Democracy and Human Rights in Asia

One Year After an Empty Chair in Oslo

Sunday, December 11, 2011, 10.00–12.00
Faculty of Arts, Charles University in Prague, Large Hall

On Sunday, December 11, 2011 at the Faculty of Arts, Charles University in Prague, a roundtable focused on the current state of democracy and human rights in Asia was held in commemoration of the first anniversary of the awarding of the Nobel Peace Prize to Chinese dissident Liu Xiaobo. The discussion was loosely linked to the “Peace, Democracy and Human Rights in Asia” conference that was organized by the Forum 2000 Foundation in 2009.
Aimed primarily at students and members of the professional public, the event was by invitation only. You could watch a live broadcast on our website in the Web TV section where a video recording of the proceedings is available now. The discussion was held in English.


Human rights are universal. China, Myanmar (Burma) and other Asian countries are members of the United Nations and are therefore bound by the Universal Declaration of Human Rights. In fact, one of the declaration’s authors, Peng Chun Chang from China, based many of the declaration’s principles on Confucian and other Eastern teachings. Nonetheless, the human rights situation in parts of the region is a cause for grave concern. The empty chair at the 2010 Nobel Peace Prize Award Ceremony remains a sad symbol of this.
Despite appearances, the full development of China or Burma’s huge potential will not be possible without liberating individual creativity, allowing free expression and free access to information, nor without ensuring full transparency and government accountability through functioning democracy and the rule of law.

  • What is the current state of democracy and human rights in Asia?
  • What are the various perspectives?
  • How should the international community approach these issues?


Václav Havel, Former President, Czech Republic
His Holiness the Dalai Lama, Spiritual Leader, Nobel Peace Prize Laureate, Tibet
Shirin Ebadi, Lawyer, Nobel Peace Prize Laureate, Iran
Jianli Yang, Dissident, President and Founder, Initiatives for China, USA/China
Stéphane Hessel, Diplomat, Co-drafter of the Universal Declaration of Human Rights, France
Bernard Kouchner, Former Minister of Foreign and European Affairs, France 

Moderator: Jan Urban, Journalist, Czech Republic


Discussion Summary: Democratic Reform in China Is Inevitable

Leading personalities in the global human rights arena, led by His Holiness the Dalai Lama, assembled today in Prague at a roundtable discussion on the state of human rights and democracy in Asia.
Speaking in absentia, former President Václav Havel cautioned: “we are entering a dangerous period when it comes to human rights and their defense”. He called for greater emphasis on spiritual values in a world unduly focused on economic interests. Referring to China, he stated that human rights are compromised to support economic relationships.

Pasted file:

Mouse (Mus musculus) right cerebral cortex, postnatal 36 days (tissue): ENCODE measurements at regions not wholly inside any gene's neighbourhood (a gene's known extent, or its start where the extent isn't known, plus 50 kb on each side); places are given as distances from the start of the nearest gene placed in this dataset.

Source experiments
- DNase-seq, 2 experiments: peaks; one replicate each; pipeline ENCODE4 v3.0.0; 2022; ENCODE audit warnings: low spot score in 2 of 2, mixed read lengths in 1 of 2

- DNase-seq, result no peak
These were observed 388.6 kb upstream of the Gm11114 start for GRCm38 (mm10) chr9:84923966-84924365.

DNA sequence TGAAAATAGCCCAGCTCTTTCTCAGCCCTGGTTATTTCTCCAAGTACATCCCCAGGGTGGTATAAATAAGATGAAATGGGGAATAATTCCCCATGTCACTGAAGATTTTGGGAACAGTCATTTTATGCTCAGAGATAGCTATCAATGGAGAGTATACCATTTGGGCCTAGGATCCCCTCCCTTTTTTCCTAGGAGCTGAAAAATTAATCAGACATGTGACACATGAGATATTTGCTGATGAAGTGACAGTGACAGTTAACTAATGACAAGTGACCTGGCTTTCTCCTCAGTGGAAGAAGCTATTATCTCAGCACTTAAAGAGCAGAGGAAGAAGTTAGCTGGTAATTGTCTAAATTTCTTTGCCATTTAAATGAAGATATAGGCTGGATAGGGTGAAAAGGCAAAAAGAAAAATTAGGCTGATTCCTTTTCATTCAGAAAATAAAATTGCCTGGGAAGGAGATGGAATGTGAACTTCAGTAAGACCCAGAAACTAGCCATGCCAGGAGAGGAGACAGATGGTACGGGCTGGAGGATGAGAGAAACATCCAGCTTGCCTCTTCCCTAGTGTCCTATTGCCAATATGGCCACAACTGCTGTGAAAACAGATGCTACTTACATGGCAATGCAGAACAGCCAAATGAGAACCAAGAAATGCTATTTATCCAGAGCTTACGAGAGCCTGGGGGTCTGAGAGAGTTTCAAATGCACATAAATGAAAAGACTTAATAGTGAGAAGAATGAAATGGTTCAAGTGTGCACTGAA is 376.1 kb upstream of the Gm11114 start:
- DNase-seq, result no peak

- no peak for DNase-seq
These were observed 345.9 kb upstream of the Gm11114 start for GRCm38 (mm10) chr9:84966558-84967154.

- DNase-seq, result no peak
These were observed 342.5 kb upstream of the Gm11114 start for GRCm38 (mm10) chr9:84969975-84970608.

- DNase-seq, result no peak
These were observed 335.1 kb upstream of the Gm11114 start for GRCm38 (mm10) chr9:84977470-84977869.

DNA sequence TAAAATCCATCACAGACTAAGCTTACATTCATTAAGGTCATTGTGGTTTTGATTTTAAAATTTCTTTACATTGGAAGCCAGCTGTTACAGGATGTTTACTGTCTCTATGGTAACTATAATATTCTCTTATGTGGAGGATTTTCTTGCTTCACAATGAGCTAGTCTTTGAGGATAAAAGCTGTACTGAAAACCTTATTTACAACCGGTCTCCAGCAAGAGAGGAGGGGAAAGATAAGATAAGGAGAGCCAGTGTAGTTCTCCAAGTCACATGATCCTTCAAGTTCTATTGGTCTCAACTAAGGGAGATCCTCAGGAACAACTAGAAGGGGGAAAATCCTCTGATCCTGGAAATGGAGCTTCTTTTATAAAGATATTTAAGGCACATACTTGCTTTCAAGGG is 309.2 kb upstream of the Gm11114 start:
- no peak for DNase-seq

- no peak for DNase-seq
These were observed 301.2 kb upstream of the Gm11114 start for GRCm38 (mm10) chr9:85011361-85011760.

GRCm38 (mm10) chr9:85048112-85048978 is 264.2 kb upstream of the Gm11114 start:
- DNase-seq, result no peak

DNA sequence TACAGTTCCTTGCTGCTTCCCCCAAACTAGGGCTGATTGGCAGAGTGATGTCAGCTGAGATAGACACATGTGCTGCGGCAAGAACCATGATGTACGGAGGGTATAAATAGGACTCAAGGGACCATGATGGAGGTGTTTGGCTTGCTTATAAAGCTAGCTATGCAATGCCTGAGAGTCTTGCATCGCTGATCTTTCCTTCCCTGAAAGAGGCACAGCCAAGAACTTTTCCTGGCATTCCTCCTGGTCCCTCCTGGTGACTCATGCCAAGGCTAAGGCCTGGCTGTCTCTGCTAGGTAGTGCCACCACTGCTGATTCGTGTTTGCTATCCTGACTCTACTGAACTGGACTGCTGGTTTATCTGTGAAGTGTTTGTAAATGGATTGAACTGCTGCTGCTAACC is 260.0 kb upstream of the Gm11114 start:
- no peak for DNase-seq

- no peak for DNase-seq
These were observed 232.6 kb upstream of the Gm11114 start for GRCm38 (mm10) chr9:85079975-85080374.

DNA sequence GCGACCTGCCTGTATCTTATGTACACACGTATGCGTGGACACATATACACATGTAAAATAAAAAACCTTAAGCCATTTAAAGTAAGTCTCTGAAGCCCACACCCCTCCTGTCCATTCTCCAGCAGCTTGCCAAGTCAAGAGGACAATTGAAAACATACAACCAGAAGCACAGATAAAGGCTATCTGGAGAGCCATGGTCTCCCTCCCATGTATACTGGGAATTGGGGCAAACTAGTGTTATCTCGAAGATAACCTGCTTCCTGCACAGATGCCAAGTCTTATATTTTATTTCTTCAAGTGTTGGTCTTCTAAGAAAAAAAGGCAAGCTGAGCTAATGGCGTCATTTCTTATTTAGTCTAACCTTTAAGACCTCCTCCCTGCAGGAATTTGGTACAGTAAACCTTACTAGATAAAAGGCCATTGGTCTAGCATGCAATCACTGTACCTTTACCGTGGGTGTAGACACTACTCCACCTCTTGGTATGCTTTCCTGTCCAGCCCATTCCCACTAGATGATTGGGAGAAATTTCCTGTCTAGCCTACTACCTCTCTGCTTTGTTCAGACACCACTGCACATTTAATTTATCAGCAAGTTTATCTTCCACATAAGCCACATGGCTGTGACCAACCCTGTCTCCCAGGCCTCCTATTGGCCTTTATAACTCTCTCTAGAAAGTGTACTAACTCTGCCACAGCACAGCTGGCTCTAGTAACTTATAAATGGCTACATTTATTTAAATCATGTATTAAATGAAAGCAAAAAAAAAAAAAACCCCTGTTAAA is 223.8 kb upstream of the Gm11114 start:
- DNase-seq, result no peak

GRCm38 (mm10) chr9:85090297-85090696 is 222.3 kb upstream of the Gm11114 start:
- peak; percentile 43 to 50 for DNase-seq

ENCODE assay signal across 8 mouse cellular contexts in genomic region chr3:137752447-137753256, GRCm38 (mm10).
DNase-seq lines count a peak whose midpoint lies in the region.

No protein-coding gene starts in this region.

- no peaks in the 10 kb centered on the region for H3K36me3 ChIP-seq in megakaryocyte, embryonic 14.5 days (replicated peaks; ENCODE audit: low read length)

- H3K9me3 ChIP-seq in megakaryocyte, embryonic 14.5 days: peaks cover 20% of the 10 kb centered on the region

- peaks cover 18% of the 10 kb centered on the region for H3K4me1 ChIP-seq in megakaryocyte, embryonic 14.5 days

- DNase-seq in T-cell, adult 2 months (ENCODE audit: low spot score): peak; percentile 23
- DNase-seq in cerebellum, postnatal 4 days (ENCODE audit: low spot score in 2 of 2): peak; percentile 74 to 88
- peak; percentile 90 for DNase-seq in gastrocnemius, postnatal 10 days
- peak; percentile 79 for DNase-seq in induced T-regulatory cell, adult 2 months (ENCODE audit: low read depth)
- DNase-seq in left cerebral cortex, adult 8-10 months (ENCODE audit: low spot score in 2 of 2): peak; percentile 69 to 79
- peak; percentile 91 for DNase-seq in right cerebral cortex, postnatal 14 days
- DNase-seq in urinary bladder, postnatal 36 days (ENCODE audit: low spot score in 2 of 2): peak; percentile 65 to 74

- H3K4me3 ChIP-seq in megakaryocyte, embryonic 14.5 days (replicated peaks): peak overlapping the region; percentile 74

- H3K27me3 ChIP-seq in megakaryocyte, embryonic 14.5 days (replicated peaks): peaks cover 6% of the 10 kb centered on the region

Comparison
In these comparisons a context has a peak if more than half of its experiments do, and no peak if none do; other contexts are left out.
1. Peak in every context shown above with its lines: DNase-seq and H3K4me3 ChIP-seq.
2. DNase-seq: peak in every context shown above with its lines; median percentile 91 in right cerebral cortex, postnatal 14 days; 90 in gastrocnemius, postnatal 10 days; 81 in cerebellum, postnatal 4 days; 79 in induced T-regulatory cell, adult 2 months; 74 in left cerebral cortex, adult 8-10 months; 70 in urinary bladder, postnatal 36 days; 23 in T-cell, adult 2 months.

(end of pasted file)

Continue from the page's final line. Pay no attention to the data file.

His Holiness the Dalai Lama emphasized the interconnectedness of all humanity in the 21st century: “we are all mentally closer. All 7 billion of us have a right to happiness”. The economic success of Japan and India contradicts China’s anti-democratic model of growth. The regime’s suppression of political dissidence hides internal problems which are driven by an increasing wealth gap, systematic corruption and environmental degradation. His Holiness stated that the Chinese people deserve respect for their hard work but this was undermined by fear and distrust of the Chinese government . ”Where there is no trust, there is no respect. China deserves respect, but based on trust and honesty”.
Jianli Yang, Chinese activist, also drew attention to the wealth gap in China where 70% of the nation’s wealth is controlled by 0.4% of the population. He spoke of the Two Chinas, of the political, economic and cultural elite, wedded to the status quo, and the exploited “Under China”. Despite oppression of the opposition, civil society in China is strengthening and he believed that eventual democratization was inevitable. He paid tribute to imprisoned Nobel Peace Prize Winner, Liu Xiao Bo, whose role in shaping the new China is critical.
Nobel Laureate Shirin Ebadi was critical of China’s support for non-democratic regimes such as North Korea, Burma and her home country, Iran. Such support is contingent upon exploiting the natural resources of these countries to fuel China’s own economic growth. The democratization of China will be of enormous benefit to the rest of the world, she said. Ms. Ebadi cautioned against buying Chinese products thereby supporting the continued exploitation of the Chinese people.
Bernard Kouchner, former French minister and co-founder of Doctors without Borders, reinforced President Havel’s criticism of the supremacy of market forces over spiritual values. China’s single party market economy is not sustainable in the long term and there was clear evidence that democratic regimes are more supportive of economic growth.
Co-author of the Universal Declaration of Human Rights and 2010 bestseller “Indignez-vous”, Stephane Hessel, also condemned the expanding wealth gap, which “makes democracy impossible. Democracy must help the poor, not the privileged”. He made a plea to the global community to recall the ancient Asian wisdom of the unity of nature and humanity.
Journalist and moderator Jan Urban concluded with an appeal to all present at the panel to do the best possible to ensure that Liu Xiaobo can be with us in Prague next year.



Prague Declaration